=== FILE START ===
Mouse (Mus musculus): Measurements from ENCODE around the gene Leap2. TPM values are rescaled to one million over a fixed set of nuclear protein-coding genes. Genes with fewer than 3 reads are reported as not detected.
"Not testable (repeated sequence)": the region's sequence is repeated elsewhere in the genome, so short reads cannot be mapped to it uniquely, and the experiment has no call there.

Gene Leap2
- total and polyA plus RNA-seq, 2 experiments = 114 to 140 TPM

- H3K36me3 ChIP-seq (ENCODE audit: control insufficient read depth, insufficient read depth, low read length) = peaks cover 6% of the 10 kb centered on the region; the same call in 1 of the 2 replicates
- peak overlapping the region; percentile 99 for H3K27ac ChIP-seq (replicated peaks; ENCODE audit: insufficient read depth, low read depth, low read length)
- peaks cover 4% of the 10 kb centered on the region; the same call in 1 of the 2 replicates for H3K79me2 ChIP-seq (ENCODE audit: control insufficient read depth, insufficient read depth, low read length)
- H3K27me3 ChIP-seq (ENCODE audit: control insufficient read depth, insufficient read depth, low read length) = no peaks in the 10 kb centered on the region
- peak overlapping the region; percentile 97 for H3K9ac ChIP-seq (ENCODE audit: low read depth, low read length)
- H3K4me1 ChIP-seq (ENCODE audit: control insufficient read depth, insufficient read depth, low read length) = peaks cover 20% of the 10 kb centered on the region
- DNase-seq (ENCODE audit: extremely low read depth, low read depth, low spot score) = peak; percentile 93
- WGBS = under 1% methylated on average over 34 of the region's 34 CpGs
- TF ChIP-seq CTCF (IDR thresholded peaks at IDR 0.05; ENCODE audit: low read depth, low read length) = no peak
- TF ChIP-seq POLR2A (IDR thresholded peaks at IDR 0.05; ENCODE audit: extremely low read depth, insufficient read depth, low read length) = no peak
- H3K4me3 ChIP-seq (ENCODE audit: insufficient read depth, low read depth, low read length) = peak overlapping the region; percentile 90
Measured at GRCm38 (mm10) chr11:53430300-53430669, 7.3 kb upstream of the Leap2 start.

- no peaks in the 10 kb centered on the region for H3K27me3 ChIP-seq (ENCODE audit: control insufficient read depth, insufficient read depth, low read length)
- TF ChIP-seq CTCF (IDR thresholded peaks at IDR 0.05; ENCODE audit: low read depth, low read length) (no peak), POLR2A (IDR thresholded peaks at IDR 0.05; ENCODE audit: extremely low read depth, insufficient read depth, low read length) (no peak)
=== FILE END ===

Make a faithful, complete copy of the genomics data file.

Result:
Mouse (Mus musculus): Measurements from ENCODE around the gene Leap2. TPM values are rescaled to one million over a fixed set of nuclear protein-coding genes. Genes with fewer than 3 reads are reported as not detected.
"Not testable (repeated sequence)": the region's sequence is repeated elsewhere in the genome, so short reads cannot be mapped to it uniquely, and the experiment has no call there.

Gene Leap2
- total and polyA plus RNA-seq, 2 experiments = 114 to 140 TPM

- H3K36me3 ChIP-seq (ENCODE audit: control insufficient read depth, insufficient read depth, low read length) = peaks cover 6% of the 10 kb centered on the region; the same call in 1 of the 2 replicates
- peak overlapping the region; percentile 99 for H3K27ac ChIP-seq (replicated peaks; ENCODE audit: insufficient read depth, low read depth, low read length)
- peaks cover 4% of the 10 kb centered on the region; the same call in 1 of the 2 replicates for H3K79me2 ChIP-seq (ENCODE audit: control insufficient read depth, insufficient read depth, low read length)
- H3K27me3 ChIP-seq (ENCODE audit: control insufficient read depth, insufficient read depth, low read length) = no peaks in the 10 kb centered on the region
- peak overlapping the region; percentile 97 for H3K9ac ChIP-seq (ENCODE audit: low read depth, low read length)
- H3K4me1 ChIP-seq (ENCODE audit: control insufficient read depth, insufficient read depth, low read length) = peaks cover 20% of the 10 kb centered on the region
- DNase-seq (ENCODE audit: extremely low read depth, low read depth, low spot score) = peak; percentile 93
- WGBS = under 1% methylated on average over 34 of the region's 34 CpGs
- TF ChIP-seq CTCF (IDR thresholded peaks at IDR 0.05; ENCODE audit: low read depth, low read length) = no peak
- TF ChIP-seq POLR2A (IDR thresholded peaks at IDR 0.05; ENCODE audit: extremely low read depth, insufficient read depth, low read length) = no peak
- H3K4me3 ChIP-seq (ENCODE audit: insufficient read depth, low read depth, low read length) = peak overlapping the region; percentile 90
Measured at GRCm38 (mm10) chr11:53430300-53430669, 7.3 kb upstream of the Leap2 start.

- no peaks in the 10 kb centered on the region for H3K27me3 ChIP-seq (ENCODE audit: control insufficient read depth, insufficient read depth, low read length)
- TF ChIP-seq CTCF (IDR thresholded peaks at IDR 0.05; ENCODE audit: low read depth, low read length) (no peak), POLR2A (IDR thresholded peaks at IDR 0.05; ENCODE audit: extremely low read depth, insufficient read depth, low read length) (no peak)